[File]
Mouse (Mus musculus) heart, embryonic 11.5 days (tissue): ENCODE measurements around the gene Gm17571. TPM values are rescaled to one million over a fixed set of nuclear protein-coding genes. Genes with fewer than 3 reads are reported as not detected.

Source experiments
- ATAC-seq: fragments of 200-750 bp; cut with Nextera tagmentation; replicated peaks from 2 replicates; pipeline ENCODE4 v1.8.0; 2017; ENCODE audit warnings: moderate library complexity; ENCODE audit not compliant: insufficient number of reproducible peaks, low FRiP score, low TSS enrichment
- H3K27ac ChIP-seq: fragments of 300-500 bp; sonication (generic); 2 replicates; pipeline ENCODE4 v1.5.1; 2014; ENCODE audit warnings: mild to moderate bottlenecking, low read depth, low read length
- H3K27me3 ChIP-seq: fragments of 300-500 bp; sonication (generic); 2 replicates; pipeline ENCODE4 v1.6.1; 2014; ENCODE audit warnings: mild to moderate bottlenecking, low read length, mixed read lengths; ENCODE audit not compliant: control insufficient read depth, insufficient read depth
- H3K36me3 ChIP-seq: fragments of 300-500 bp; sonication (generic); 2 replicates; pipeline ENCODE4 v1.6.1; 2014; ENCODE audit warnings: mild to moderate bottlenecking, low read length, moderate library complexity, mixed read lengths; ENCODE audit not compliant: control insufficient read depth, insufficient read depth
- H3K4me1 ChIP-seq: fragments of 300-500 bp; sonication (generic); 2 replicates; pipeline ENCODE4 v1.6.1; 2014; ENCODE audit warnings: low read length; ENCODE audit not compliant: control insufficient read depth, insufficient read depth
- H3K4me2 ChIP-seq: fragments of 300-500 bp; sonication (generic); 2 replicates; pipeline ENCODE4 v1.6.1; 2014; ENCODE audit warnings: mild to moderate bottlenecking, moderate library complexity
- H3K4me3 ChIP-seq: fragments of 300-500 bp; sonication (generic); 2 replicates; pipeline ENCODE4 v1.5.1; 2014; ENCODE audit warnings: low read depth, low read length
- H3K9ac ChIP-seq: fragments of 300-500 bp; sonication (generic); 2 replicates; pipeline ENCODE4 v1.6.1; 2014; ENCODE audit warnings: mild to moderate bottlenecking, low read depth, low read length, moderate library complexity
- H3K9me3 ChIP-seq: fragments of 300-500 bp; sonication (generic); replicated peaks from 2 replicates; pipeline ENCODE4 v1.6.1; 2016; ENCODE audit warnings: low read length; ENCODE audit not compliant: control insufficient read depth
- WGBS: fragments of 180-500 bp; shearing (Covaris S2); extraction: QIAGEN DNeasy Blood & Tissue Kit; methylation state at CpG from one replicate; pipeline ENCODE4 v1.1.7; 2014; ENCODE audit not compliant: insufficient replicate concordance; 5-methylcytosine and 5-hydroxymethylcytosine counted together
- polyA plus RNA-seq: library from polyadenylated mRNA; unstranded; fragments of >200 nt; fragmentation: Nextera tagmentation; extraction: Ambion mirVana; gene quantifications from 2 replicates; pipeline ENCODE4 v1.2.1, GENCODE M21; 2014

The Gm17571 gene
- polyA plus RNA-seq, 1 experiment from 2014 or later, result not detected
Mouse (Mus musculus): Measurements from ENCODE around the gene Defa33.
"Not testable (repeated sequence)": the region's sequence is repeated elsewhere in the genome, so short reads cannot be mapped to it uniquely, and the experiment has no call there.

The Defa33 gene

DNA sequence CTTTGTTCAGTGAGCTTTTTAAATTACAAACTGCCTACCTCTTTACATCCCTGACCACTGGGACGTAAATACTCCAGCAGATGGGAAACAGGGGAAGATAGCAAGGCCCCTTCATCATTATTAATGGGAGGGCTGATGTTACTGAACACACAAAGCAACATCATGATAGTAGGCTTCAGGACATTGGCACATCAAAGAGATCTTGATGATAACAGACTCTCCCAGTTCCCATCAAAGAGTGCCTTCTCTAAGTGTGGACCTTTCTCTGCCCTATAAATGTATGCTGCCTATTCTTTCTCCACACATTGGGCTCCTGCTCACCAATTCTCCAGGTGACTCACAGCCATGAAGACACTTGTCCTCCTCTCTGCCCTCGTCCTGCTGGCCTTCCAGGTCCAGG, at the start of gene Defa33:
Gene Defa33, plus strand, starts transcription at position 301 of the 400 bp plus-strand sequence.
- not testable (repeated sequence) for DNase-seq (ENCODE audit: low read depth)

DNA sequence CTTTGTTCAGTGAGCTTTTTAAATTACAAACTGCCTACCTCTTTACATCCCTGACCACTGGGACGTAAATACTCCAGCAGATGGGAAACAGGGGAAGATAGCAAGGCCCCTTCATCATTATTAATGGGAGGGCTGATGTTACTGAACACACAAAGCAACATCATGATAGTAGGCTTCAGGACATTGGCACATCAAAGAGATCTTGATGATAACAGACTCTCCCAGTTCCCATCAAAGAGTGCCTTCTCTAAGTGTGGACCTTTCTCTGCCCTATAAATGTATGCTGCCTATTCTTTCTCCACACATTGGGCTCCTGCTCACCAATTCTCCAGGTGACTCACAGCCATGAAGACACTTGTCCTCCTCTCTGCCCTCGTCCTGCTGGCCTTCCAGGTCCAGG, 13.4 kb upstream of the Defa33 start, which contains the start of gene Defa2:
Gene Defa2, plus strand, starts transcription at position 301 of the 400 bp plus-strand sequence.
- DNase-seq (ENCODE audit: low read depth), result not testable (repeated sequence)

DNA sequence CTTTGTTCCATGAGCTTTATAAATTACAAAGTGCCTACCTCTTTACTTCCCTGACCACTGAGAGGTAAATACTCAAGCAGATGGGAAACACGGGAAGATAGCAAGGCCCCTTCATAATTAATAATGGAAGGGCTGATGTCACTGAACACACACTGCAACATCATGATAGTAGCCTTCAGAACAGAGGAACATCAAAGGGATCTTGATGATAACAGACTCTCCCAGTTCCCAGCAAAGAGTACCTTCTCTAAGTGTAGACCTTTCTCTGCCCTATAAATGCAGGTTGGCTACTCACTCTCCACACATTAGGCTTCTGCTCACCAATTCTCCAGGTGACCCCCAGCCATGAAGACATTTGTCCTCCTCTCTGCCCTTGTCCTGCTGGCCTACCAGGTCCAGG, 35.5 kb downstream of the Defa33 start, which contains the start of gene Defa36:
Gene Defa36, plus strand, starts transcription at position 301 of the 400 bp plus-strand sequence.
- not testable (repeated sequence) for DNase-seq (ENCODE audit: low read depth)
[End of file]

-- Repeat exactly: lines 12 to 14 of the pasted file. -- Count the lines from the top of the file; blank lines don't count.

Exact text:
- WGBS: fragments of 180-500 bp; shearing (Covaris S2); extraction: QIAGEN DNeasy Blood & Tissue Kit; methylation state at CpG from one replicate; pipeline ENCODE4 v1.1.7; 2014; ENCODE audit not compliant: insufficient replicate concordance; 5-methylcytosine and 5-hydroxymethylcytosine counted together
- polyA plus RNA-seq: library from polyadenylated mRNA; unstranded; fragments of >200 nt; fragmentation: Nextera tagmentation; extraction: Ambion mirVana; gene quantifications from 2 replicates; pipeline ENCODE4 v1.2.1, GENCODE M21; 2014

The Gm17571 gene